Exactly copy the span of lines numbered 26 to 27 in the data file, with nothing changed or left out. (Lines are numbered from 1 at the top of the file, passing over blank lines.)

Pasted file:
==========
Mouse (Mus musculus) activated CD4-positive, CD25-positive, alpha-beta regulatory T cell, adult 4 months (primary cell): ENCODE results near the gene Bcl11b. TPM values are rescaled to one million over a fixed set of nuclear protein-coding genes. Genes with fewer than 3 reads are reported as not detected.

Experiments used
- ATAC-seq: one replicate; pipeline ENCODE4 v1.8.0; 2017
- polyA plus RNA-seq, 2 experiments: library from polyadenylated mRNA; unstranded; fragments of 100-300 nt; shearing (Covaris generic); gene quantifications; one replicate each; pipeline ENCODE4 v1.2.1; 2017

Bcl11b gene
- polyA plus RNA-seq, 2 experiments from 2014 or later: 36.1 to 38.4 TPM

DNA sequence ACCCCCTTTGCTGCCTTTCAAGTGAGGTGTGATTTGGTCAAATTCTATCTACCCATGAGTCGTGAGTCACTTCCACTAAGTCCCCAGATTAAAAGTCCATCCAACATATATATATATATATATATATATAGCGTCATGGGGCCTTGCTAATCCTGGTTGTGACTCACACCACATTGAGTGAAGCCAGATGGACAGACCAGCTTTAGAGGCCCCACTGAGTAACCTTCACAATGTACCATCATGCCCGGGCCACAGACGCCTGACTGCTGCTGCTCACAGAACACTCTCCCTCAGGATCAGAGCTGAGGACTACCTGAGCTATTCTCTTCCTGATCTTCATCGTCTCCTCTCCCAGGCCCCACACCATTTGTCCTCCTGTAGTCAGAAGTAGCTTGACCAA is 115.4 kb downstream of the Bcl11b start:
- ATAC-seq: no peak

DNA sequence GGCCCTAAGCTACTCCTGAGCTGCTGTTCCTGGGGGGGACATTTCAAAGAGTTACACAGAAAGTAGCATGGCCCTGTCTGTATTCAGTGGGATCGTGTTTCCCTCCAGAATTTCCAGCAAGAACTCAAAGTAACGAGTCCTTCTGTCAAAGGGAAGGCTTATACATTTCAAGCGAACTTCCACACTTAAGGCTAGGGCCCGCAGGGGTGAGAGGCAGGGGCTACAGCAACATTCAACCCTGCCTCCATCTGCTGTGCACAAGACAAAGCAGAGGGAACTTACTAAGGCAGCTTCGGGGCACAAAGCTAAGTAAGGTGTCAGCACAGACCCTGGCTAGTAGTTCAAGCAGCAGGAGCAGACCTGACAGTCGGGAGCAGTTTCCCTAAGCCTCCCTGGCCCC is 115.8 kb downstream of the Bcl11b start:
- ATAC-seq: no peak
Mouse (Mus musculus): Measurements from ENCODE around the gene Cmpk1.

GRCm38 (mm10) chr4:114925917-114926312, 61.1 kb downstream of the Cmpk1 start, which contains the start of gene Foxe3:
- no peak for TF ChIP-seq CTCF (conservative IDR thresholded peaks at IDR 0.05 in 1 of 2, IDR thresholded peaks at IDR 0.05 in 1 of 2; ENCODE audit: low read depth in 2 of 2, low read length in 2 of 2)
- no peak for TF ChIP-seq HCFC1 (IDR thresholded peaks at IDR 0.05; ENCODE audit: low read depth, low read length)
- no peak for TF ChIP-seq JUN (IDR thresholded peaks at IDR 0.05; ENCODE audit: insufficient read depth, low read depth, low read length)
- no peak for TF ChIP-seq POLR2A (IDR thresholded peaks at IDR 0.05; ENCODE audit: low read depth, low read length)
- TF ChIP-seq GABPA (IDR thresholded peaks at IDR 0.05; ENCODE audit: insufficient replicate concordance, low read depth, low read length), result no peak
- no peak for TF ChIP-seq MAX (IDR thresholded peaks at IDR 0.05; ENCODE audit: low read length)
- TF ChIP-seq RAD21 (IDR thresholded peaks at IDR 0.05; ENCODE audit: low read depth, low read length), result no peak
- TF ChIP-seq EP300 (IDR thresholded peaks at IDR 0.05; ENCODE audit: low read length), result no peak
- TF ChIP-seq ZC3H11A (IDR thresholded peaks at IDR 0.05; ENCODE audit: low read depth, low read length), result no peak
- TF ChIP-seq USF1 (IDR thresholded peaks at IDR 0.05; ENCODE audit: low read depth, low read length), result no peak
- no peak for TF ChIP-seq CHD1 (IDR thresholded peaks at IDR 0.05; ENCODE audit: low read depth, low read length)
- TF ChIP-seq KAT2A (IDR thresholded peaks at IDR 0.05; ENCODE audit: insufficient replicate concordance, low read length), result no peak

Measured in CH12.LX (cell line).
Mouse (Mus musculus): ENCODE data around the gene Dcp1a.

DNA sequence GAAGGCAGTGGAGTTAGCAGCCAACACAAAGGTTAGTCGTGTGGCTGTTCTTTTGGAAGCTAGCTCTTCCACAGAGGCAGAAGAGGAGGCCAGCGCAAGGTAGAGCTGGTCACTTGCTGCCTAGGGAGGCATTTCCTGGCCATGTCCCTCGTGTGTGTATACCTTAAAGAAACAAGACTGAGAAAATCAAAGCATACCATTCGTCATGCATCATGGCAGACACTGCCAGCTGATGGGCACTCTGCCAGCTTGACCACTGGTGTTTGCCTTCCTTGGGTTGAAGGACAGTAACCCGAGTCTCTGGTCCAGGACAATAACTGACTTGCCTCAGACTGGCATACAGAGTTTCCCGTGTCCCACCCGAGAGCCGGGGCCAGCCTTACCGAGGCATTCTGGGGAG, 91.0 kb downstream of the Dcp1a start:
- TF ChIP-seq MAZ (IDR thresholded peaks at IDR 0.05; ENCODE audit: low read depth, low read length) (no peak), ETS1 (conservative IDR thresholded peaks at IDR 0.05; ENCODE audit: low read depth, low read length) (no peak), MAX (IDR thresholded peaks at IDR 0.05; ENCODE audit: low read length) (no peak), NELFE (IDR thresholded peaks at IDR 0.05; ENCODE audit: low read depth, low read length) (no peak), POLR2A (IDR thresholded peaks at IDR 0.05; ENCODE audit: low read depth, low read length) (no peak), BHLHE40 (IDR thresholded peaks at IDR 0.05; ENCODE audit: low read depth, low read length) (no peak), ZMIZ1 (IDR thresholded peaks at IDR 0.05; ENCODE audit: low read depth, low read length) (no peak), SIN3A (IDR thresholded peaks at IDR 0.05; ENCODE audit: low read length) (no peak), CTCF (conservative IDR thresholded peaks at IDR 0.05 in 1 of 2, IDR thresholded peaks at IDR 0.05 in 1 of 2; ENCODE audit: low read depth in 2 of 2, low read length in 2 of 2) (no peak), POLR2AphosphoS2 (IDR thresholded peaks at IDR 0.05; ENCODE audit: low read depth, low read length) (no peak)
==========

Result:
Mouse (Mus musculus): ENCODE data around the gene Dcp1a.

DNA sequence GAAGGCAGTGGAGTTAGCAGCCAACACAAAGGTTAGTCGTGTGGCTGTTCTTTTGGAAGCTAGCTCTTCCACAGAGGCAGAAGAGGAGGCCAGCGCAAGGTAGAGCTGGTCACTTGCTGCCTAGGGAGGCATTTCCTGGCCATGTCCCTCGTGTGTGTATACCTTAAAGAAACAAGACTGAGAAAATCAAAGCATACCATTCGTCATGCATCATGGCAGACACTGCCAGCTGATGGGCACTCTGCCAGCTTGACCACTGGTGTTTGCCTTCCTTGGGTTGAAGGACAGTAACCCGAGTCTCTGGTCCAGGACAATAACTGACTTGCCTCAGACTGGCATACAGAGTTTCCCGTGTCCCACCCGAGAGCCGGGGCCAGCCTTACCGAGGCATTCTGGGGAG, 91.0 kb downstream of the Dcp1a start: